“When we give children advice or instant solutions, we deprive them of the experience that comes from wrestling with their own problems.”


― Adele Faber, How To Talk So Kids Will Listen

1.) Listen more and talk less with your teen. Avoid all lecturing and advice-giving.

The teenage brain is constantly growing and changing. It is literally wired to take more risk and push away from caregivers. Their brain is actively pruning away unnecessary parts in order to make room for independent thinking and acting.
See this video by Dr. Daniel Siegel for more on the teenage brain

Why, then, would it make sense for us to expect our teens to want our unsolicited advice? Here’s an example of what I often hear in my work with teens and their parents.

Mom: Well, yesterday Jane was crying again about her friends being mean to her. I told her that she should just get some new friends because real friends don’t treat each other that way. She needs friends who are kind and who don’t act so ugly. Then Jane just blew up at me! She told me to get out of her room and leave her alone. Can you believe that?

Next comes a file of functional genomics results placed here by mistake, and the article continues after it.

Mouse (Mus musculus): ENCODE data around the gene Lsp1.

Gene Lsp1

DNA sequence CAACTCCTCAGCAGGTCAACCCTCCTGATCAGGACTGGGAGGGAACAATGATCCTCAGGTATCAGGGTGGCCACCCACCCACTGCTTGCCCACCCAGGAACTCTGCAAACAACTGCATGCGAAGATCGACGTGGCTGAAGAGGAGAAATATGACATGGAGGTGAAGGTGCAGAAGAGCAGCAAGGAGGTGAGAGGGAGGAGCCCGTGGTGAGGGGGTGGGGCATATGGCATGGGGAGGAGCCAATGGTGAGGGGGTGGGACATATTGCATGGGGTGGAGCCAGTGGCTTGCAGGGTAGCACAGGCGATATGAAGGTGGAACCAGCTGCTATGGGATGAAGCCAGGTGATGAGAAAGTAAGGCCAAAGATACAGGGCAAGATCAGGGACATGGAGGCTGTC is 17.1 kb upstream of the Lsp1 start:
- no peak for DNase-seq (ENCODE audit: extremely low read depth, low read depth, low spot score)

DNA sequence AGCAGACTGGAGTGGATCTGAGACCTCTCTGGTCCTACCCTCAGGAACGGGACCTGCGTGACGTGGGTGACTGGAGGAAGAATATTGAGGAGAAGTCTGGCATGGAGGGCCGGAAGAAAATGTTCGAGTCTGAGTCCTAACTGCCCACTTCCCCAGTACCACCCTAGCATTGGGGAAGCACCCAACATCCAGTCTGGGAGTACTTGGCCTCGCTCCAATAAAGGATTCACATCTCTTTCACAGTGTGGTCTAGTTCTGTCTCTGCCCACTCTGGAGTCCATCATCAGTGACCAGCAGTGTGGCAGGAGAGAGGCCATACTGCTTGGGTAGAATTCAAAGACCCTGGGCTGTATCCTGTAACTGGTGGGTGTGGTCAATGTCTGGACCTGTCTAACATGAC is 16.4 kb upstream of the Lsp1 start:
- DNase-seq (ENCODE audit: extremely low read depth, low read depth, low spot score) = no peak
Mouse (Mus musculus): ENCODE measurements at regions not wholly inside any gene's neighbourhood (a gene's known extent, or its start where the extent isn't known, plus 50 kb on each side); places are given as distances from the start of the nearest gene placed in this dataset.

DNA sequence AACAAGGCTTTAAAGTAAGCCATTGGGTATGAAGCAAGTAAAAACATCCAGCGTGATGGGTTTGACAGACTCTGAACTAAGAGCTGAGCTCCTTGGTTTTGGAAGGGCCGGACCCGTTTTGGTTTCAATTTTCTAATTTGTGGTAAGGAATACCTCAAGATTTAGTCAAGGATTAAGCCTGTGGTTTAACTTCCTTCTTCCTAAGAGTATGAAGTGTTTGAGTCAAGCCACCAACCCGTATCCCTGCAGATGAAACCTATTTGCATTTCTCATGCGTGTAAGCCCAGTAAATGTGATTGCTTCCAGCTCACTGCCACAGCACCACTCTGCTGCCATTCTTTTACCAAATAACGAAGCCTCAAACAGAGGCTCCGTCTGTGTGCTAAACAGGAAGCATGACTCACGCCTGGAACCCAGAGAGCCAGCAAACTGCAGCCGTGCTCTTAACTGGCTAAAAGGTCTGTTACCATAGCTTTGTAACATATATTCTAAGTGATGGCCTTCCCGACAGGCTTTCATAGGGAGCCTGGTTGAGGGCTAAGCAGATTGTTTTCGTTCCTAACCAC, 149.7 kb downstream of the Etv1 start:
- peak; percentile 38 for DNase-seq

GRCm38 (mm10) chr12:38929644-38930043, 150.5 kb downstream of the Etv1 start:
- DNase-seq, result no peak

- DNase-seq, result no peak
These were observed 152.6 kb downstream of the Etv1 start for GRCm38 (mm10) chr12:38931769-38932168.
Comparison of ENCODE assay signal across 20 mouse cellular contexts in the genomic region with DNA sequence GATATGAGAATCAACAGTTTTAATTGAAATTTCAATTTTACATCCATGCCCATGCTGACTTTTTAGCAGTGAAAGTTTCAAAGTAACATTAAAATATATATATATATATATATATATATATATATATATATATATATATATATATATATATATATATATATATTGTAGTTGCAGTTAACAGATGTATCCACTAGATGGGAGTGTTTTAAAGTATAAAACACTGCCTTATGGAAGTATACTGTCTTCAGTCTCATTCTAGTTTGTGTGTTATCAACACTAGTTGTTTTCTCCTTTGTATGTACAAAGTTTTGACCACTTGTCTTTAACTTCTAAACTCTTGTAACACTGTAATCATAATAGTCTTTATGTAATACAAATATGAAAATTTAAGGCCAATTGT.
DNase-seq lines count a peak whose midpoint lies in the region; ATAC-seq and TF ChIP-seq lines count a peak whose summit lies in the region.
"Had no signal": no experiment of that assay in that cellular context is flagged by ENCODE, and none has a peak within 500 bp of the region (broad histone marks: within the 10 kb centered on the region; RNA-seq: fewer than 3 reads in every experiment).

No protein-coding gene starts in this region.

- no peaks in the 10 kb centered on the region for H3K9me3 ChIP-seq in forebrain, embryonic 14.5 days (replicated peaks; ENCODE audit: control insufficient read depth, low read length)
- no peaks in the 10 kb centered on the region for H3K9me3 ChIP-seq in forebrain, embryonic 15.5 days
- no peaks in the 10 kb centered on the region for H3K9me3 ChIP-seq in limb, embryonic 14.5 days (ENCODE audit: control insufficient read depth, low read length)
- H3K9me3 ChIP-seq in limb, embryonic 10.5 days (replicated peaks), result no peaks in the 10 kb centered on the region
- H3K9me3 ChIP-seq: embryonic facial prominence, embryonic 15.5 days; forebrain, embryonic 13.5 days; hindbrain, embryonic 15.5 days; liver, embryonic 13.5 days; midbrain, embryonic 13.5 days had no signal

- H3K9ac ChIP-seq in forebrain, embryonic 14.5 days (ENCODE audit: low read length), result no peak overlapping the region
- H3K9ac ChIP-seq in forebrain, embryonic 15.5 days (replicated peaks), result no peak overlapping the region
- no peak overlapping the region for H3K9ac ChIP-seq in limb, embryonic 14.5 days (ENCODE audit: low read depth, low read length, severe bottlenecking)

Does this sound familiar? Are you often giving advice about what your teen should or shouldn’t do to solve problems? Are you consistently feeling frustrated that they don’t do what you suggest? STOP GIVING ADVICE!! Instead, consider these possible responses to open up dialogue:

Reflect what you see: “Jane, something has made you sad.” (then shhhhhh…..don’t talk.)

Act without talking: Rub Jane’s back or knee. Nod sympathetically. Give an encouraging smile.

Use one word responses: “OH!” or “Really?” or “Hmmm…” (and then hush!)

Ask open ended questions: “Then what happened?” or “How do you feel about that?” or “What do you think your options are?”

Be available: If you teen wants to talk, she or he will often let you know nonverbally first (stomping around, crying, heavy sighs). Put down whatever you are doing and turn to face your teen. Pull the car over if you need to. Use your body to show that you are available if they want to talk. A kind smile without words goes a long way.

Stay tuned for Part 2 of this blog series –- “Step 2: Make the Car a “Safe Zone”

  1. Why Won’t My Teen Talk to Me?
  2. Make the car a “Safe Zone.”
  3. QTIP – Quit Taking It Personally